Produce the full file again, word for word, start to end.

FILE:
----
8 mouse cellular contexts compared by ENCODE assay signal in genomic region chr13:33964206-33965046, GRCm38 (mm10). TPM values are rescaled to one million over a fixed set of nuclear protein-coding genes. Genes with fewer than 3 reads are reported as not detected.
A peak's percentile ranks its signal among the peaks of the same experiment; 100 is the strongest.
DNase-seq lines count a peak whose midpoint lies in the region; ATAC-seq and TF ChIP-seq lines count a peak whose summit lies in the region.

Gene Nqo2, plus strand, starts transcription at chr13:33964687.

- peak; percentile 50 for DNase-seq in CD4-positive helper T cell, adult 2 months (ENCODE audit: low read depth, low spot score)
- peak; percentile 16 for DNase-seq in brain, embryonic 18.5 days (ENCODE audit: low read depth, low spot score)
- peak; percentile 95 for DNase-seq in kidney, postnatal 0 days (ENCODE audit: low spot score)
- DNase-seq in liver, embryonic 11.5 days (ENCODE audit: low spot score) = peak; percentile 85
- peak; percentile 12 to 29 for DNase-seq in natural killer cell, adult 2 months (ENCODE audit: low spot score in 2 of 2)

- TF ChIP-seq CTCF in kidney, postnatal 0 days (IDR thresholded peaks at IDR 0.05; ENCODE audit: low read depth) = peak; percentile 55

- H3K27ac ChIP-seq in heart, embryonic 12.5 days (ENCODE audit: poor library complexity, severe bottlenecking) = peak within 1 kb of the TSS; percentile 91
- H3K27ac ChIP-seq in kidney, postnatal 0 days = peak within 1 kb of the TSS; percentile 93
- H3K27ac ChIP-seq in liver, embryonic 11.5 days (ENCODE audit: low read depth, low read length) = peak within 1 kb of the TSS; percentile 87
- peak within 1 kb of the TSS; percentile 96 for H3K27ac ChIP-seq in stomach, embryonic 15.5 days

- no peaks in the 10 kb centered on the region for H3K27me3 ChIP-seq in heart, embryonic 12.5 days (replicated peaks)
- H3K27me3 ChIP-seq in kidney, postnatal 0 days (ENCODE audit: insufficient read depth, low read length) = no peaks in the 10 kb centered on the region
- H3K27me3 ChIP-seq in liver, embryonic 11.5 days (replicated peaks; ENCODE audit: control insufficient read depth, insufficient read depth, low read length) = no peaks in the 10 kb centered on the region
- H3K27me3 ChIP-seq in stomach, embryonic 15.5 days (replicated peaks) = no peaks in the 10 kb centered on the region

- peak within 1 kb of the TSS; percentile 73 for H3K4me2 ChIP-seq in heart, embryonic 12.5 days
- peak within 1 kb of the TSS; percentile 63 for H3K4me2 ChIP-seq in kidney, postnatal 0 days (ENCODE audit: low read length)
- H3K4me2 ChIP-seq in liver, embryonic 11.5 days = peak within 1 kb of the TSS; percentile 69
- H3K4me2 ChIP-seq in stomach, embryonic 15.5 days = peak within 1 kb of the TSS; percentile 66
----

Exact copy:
8 mouse cellular contexts compared by ENCODE assay signal in genomic region chr13:33964206-33965046, GRCm38 (mm10). TPM values are rescaled to one million over a fixed set of nuclear protein-coding genes. Genes with fewer than 3 reads are reported as not detected.
A peak's percentile ranks its signal among the peaks of the same experiment; 100 is the strongest.
DNase-seq lines count a peak whose midpoint lies in the region; ATAC-seq and TF ChIP-seq lines count a peak whose summit lies in the region.

Gene Nqo2, plus strand, starts transcription at chr13:33964687.

- peak; percentile 50 for DNase-seq in CD4-positive helper T cell, adult 2 months (ENCODE audit: low read depth, low spot score)
- peak; percentile 16 for DNase-seq in brain, embryonic 18.5 days (ENCODE audit: low read depth, low spot score)
- peak; percentile 95 for DNase-seq in kidney, postnatal 0 days (ENCODE audit: low spot score)
- DNase-seq in liver, embryonic 11.5 days (ENCODE audit: low spot score) = peak; percentile 85
- peak; percentile 12 to 29 for DNase-seq in natural killer cell, adult 2 months (ENCODE audit: low spot score in 2 of 2)

- TF ChIP-seq CTCF in kidney, postnatal 0 days (IDR thresholded peaks at IDR 0.05; ENCODE audit: low read depth) = peak; percentile 55

- H3K27ac ChIP-seq in heart, embryonic 12.5 days (ENCODE audit: poor library complexity, severe bottlenecking) = peak within 1 kb of the TSS; percentile 91
- H3K27ac ChIP-seq in kidney, postnatal 0 days = peak within 1 kb of the TSS; percentile 93
- H3K27ac ChIP-seq in liver, embryonic 11.5 days (ENCODE audit: low read depth, low read length) = peak within 1 kb of the TSS; percentile 87
- peak within 1 kb of the TSS; percentile 96 for H3K27ac ChIP-seq in stomach, embryonic 15.5 days

- no peaks in the 10 kb centered on the region for H3K27me3 ChIP-seq in heart, embryonic 12.5 days (replicated peaks)
- H3K27me3 ChIP-seq in kidney, postnatal 0 days (ENCODE audit: insufficient read depth, low read length) = no peaks in the 10 kb centered on the region
- H3K27me3 ChIP-seq in liver, embryonic 11.5 days (replicated peaks; ENCODE audit: control insufficient read depth, insufficient read depth, low read length) = no peaks in the 10 kb centered on the region
- H3K27me3 ChIP-seq in stomach, embryonic 15.5 days (replicated peaks) = no peaks in the 10 kb centered on the region

- peak within 1 kb of the TSS; percentile 73 for H3K4me2 ChIP-seq in heart, embryonic 12.5 days
- peak within 1 kb of the TSS; percentile 63 for H3K4me2 ChIP-seq in kidney, postnatal 0 days (ENCODE audit: low read length)
- H3K4me2 ChIP-seq in liver, embryonic 11.5 days = peak within 1 kb of the TSS; percentile 69
- H3K4me2 ChIP-seq in stomach, embryonic 15.5 days = peak within 1 kb of the TSS; percentile 66